CE Image

Various Artist
01 June – 25 July 2023

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Art Musings presents a group show ‘Visages’ featuring acclaimed artists KG Subramanyan, Sakti Burman, Jogen Chowdhury, Jayasri Burman, Maïté Delteil, T Vaikuntam, Suhas Roy, Laxma Goud,Suhas Bahulkar, Neeraj Goswami, Lalu Prasad Shaw which opens on 1 June 23. The exhibition features paintings in oils, acrylic & watercolor as well as etchings and sculptures in their trademark style.

Visages’ engages with various aspects of humanity with the stylized representation of the human form. Femininity, grace and sensuality are tackled in the characteristic visual languages of artists Jogen Chowdhury, Suhas Roy, Suhas Bahulkar and Neeraj Goswami. In Lalu Prasad Shaw’s serene profile portraits, we get a glimpse of elegance in Bengali women draped in saris, holding a mirror or flower. Alluding to mythology, Thota Vaikuntam and Sakti Burman portray playfulness in their characters who could be musicians or deities. The former uses a colourful, primary colour palette in a village setting. The latter’s contour drawings are more Western in manner. A gamut of subjects is addressed by Laxma Goud through his works – from the representation of deities, village scenes and, sexual intimacy in couples. The essence of cohabitation between animals and humans is seen in the works of Goud as well as in the suite of pen and ink drawings by Jayasri Burman. In the finest details, Maïté Delteil renders in graphite on paper surrealistic dreams. KG Subramanyan too portrays the state of the mind with activity in homely interior spaces.

Baiju Parthan, Wheel of Fortune -Rabbit Hole, animated 3D lenticular print, 36'' x 36'' 2019

Point Clouds
Baiju Parthan
06 March to 31 March ’23

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Art Musings opened ‘Point Clouds’, a solo exhibition of Baiju Parthan on 6 March 2023, showcasing lenticular works. Point clouds (the technical term for location data map representing objects in three dimensions) are generally produced using 3D scanners and photogrammetry software, which measure many points on the external surfaces and objects to chart them as a cloud of location data points. Point clouds form the foundation for recreating landmarks and real-world locations in virtual reality.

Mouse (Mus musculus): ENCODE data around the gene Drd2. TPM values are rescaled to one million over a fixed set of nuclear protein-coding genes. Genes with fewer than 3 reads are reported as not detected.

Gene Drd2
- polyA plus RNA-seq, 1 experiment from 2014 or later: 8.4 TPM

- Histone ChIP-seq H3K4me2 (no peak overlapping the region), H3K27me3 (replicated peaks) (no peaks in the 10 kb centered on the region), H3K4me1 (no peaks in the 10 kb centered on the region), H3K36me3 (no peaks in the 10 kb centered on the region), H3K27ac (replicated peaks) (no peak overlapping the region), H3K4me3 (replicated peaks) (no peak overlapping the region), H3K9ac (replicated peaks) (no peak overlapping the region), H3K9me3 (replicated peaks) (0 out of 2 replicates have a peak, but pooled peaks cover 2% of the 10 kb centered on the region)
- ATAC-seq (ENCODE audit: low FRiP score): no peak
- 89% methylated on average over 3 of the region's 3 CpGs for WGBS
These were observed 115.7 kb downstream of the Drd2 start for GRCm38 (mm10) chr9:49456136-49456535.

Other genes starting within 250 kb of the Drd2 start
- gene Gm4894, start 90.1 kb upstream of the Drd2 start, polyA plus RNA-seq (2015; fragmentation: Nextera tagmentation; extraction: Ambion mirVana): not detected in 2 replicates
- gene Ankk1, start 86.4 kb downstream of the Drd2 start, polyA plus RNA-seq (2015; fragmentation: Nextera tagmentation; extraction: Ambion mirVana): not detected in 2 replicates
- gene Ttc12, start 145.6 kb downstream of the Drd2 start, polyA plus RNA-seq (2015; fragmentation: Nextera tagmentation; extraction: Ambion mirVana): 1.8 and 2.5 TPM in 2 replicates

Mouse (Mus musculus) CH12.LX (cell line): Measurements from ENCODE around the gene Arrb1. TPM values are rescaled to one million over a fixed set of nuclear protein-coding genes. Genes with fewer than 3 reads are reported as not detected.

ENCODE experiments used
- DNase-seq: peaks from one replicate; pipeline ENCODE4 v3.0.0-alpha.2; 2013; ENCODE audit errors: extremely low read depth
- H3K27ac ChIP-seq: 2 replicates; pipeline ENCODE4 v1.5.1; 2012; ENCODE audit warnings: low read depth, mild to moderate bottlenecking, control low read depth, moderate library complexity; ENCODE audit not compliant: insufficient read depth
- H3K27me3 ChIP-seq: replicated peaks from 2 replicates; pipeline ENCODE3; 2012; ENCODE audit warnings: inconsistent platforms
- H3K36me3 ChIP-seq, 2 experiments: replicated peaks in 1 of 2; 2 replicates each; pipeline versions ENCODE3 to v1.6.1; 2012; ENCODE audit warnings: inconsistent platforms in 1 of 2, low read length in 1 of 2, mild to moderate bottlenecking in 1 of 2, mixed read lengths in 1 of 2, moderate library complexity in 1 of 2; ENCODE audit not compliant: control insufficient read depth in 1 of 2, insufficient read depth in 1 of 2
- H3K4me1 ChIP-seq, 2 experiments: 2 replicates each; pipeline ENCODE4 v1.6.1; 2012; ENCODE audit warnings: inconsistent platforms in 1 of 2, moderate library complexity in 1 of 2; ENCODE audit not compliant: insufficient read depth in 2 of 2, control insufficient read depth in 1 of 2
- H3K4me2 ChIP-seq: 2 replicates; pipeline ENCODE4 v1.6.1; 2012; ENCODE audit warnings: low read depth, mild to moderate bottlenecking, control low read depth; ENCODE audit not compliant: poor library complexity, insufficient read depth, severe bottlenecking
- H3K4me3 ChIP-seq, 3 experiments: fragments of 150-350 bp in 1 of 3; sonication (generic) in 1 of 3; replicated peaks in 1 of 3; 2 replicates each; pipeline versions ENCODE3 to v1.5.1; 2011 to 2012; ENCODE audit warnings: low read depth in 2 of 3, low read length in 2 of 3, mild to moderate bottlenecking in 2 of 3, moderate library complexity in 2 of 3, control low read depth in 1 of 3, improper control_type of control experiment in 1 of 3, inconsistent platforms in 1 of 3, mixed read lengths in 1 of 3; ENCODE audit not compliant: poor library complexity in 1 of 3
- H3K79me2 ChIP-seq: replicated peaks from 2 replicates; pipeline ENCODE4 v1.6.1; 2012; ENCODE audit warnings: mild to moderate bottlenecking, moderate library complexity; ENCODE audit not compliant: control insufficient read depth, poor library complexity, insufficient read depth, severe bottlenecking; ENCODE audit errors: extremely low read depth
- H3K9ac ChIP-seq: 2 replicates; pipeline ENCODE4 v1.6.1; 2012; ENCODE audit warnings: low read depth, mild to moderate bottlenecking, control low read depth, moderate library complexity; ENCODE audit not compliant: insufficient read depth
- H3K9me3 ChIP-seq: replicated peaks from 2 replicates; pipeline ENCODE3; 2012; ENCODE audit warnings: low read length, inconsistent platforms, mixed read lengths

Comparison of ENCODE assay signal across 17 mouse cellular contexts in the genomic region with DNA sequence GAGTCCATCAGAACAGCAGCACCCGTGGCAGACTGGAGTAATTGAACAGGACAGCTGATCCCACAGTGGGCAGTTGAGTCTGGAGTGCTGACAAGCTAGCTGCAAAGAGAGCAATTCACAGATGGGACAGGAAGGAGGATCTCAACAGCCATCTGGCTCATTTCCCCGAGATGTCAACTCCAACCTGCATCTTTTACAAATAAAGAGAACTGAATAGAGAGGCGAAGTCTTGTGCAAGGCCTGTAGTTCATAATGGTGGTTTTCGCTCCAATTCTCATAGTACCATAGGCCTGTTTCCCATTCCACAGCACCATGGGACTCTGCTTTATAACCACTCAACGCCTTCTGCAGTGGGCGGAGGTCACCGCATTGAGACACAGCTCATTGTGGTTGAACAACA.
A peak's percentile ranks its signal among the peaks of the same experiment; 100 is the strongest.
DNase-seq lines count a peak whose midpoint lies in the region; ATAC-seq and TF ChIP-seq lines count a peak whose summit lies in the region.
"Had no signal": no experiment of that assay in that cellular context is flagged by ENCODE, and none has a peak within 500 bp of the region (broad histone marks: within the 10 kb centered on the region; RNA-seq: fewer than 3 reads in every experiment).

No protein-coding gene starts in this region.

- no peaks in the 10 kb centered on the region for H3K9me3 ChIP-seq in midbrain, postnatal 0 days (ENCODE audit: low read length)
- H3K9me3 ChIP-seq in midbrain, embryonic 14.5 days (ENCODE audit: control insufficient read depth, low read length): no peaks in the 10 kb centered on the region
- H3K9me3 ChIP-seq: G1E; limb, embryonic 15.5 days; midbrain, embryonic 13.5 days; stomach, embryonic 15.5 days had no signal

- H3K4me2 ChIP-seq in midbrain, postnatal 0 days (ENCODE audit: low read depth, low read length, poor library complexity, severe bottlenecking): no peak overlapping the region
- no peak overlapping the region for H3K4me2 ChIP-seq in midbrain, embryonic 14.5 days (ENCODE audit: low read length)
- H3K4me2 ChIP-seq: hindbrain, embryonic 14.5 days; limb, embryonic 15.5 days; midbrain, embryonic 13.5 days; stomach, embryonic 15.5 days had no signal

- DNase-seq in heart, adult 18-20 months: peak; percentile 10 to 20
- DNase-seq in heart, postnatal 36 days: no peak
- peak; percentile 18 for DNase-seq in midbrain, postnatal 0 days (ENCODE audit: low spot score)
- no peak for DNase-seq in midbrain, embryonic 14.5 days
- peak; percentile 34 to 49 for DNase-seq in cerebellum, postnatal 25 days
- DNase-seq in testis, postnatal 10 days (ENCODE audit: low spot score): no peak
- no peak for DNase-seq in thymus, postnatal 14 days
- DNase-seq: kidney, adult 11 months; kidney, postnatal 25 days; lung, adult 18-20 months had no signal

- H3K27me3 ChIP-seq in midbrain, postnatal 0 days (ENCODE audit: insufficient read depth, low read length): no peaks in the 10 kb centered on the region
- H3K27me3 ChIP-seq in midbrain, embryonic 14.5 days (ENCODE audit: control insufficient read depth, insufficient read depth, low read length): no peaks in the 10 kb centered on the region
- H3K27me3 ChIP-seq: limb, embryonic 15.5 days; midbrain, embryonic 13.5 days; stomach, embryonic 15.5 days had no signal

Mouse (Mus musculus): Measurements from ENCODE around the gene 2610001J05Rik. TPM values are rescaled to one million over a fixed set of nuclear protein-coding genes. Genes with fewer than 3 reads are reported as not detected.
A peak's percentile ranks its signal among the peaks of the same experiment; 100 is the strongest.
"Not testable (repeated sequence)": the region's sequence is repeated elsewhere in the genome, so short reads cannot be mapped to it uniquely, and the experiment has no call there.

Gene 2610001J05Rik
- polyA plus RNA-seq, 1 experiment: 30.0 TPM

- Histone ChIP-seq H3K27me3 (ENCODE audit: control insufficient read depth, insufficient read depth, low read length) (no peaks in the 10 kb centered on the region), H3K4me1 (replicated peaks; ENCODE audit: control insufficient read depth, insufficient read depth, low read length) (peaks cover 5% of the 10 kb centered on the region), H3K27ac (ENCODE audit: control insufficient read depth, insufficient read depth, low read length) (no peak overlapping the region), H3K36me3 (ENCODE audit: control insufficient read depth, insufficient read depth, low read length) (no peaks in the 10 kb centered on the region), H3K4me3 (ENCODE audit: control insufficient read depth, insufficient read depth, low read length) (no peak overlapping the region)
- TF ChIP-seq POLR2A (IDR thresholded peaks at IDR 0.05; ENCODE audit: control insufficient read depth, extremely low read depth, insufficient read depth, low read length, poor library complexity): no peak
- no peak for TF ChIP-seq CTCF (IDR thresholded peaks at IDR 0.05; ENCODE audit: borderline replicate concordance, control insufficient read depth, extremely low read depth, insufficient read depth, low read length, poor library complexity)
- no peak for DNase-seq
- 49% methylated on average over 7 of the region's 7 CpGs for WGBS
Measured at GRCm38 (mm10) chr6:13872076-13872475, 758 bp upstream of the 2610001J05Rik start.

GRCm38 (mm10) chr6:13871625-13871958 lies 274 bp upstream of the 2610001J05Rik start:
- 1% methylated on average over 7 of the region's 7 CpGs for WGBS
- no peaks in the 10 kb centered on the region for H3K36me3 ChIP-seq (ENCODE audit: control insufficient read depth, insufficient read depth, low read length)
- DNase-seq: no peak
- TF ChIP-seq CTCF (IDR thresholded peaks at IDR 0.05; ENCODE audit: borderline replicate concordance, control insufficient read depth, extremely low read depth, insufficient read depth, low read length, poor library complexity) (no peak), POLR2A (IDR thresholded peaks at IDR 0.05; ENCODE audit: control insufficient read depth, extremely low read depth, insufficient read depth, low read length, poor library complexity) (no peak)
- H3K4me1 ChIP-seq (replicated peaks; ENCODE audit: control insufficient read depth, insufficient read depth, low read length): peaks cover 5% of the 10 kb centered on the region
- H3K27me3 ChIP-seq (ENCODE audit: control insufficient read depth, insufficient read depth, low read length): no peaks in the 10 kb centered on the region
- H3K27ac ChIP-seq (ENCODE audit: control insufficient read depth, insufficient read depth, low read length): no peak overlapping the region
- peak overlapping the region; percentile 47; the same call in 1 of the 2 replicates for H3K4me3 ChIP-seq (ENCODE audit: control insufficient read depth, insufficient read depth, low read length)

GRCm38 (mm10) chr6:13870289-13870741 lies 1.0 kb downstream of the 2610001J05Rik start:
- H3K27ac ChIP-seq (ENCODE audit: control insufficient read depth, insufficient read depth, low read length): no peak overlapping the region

Jayasri Burman, Srishti, acrylic on canvas, 96'' x 96'', 2022

Jayasri Burman
12 Jan – 28 Feb 2023

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Art Musings presents Dhārā, an exhibition that brings together recent works of renowned artist Jayasri Burman. One sees the influence of the rich cultural heritage of Bengal that is predominant in Jayasri Burman’s work. Fables and folk tales from her childhood creep into the narrative, which is full of myth and magic, rituals and festivals.  Jayasri Burman has evolved, over a period of time, an iconography that is saturated in the aura of Nature’s nurturing, sustaining, maternal capacities. She invests these capacities in the archetypal figure of the Great Mother, manifested as the Devi, the guardian of waters both still and flowing, attended by animals symbolically associated with fertility and plenitude. Her paintings have an altar-like quality, and depict Nature as divinity. This exhibition features a set of ideas that has absorbed Jayasri over the last several years: Birth, Nature, The Sacred Feminine. As the artist delves deeper into these concepts, there emerges a body of work, delicately nuanced and loaded with fine imagery.